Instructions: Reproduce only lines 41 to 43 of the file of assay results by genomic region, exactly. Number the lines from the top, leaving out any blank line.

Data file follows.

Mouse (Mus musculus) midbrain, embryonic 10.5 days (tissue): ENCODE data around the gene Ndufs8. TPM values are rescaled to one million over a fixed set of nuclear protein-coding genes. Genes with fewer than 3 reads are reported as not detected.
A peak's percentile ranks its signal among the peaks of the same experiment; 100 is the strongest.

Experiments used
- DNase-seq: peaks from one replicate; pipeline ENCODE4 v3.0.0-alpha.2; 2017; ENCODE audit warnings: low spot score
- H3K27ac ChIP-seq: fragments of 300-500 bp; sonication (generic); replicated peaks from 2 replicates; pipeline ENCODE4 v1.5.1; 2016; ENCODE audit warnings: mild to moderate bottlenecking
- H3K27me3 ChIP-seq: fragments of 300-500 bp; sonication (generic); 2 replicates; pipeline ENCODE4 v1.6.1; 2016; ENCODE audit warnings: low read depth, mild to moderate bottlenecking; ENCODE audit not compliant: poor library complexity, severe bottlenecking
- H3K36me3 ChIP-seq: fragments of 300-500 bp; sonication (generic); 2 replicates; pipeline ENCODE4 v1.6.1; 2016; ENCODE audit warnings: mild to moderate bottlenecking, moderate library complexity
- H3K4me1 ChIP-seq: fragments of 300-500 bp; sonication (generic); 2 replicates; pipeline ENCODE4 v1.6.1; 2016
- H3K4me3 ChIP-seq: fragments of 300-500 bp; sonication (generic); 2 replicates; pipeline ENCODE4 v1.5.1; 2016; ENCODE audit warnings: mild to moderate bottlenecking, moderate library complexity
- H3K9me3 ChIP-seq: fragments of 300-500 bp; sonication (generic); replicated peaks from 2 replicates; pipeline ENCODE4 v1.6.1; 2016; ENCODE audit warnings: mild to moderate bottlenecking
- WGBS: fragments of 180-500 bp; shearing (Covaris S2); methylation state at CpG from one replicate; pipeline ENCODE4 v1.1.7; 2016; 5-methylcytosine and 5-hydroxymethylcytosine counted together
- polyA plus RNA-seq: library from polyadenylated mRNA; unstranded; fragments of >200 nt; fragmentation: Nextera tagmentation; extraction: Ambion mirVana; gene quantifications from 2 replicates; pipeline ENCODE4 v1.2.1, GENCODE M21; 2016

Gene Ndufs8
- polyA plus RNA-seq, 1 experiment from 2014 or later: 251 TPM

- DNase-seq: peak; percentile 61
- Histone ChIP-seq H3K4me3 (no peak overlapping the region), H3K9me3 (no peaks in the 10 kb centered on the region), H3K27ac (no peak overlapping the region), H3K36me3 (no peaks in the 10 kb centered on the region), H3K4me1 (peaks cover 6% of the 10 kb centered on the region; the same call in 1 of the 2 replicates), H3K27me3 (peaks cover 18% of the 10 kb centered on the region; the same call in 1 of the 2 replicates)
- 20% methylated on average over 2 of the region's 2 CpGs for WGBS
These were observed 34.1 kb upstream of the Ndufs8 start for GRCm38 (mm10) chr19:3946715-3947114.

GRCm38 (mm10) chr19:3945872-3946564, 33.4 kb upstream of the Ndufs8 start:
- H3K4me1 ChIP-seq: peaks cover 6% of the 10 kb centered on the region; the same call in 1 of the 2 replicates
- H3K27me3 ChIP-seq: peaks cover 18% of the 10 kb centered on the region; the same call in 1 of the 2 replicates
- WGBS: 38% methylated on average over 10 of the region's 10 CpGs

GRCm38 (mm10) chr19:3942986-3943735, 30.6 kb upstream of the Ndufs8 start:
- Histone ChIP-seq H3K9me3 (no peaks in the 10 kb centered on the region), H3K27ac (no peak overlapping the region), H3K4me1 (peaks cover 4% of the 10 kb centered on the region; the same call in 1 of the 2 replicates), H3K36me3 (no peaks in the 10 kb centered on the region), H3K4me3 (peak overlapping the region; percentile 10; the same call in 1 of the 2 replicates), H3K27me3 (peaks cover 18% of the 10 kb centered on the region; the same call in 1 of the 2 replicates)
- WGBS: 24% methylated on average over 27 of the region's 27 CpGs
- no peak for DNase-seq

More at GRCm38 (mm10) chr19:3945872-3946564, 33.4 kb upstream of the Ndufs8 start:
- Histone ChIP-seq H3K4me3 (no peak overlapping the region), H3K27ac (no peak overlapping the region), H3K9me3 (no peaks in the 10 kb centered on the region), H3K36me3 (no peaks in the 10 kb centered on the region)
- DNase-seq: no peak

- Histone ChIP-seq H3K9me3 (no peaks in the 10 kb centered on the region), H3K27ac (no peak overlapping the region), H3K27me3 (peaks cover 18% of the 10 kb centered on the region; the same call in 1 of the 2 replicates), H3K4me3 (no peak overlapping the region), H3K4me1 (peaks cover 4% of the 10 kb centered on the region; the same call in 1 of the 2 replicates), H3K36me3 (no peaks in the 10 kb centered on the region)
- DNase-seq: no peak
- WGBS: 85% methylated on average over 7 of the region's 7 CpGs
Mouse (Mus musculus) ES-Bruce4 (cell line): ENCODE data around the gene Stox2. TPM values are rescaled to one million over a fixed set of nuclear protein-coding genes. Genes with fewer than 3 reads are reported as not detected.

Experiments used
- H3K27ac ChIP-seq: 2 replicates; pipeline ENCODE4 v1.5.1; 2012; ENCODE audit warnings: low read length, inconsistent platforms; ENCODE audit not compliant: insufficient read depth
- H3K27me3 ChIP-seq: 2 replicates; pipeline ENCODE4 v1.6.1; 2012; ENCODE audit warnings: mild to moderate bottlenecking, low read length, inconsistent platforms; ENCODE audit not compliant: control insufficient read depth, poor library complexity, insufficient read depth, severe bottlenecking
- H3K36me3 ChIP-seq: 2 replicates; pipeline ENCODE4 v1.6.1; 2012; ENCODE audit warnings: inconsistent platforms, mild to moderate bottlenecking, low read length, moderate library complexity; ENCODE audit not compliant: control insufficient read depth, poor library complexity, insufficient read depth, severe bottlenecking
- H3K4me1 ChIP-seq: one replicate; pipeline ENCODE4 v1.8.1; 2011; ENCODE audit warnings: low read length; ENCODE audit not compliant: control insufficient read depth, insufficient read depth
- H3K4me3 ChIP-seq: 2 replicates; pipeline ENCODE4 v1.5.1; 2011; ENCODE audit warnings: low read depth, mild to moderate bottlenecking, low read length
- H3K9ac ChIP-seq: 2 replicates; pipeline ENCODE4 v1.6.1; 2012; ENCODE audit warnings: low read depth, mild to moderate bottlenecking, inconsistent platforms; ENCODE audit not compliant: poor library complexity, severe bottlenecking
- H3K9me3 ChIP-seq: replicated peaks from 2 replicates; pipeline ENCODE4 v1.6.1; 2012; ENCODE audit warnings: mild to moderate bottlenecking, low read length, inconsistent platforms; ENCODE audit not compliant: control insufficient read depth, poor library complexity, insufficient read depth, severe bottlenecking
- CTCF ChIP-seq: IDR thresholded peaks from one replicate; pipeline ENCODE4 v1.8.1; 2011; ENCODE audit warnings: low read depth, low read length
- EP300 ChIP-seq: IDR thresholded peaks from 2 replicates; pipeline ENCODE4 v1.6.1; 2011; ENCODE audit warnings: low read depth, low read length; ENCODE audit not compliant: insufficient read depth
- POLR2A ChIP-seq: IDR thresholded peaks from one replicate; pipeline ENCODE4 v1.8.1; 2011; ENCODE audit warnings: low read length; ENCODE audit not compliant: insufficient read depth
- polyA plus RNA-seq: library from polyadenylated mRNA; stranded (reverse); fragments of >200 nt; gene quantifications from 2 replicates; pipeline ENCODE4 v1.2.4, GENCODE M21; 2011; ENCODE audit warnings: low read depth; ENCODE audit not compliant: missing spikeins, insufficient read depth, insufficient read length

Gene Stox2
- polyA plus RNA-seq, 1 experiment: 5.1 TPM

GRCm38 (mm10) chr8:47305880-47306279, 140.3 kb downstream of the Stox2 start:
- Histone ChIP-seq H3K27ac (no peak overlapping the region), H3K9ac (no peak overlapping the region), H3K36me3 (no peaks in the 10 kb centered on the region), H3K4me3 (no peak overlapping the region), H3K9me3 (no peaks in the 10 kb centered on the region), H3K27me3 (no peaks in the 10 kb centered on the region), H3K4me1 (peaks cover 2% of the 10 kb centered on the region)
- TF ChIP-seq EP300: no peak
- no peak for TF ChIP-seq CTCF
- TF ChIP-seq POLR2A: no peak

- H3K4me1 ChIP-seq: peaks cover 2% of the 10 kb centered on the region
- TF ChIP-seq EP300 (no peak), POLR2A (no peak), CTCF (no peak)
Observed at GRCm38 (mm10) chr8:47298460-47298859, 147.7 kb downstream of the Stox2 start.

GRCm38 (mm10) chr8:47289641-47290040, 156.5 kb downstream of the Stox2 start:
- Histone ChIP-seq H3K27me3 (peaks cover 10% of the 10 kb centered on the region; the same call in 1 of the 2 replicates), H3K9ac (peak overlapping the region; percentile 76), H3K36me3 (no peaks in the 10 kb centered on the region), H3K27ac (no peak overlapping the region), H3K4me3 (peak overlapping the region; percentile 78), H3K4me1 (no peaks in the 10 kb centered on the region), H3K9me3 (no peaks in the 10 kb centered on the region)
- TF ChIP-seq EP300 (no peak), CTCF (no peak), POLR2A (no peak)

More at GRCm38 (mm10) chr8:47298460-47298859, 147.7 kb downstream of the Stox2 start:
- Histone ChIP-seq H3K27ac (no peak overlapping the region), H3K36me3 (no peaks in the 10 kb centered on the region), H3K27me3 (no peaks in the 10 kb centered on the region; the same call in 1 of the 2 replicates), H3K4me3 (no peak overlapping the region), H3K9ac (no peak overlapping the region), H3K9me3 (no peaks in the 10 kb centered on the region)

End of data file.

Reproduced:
- H3K9me3 ChIP-seq: replicated peaks from 2 replicates; pipeline ENCODE4 v1.6.1; 2012; ENCODE audit warnings: mild to moderate bottlenecking, low read length, inconsistent platforms; ENCODE audit not compliant: control insufficient read depth, poor library complexity, insufficient read depth, severe bottlenecking
- CTCF ChIP-seq: IDR thresholded peaks from one replicate; pipeline ENCODE4 v1.8.1; 2011; ENCODE audit warnings: low read depth, low read length
- EP300 ChIP-seq: IDR thresholded peaks from 2 replicates; pipeline ENCODE4 v1.6.1; 2011; ENCODE audit warnings: low read depth, low read length; ENCODE audit not compliant: insufficient read depth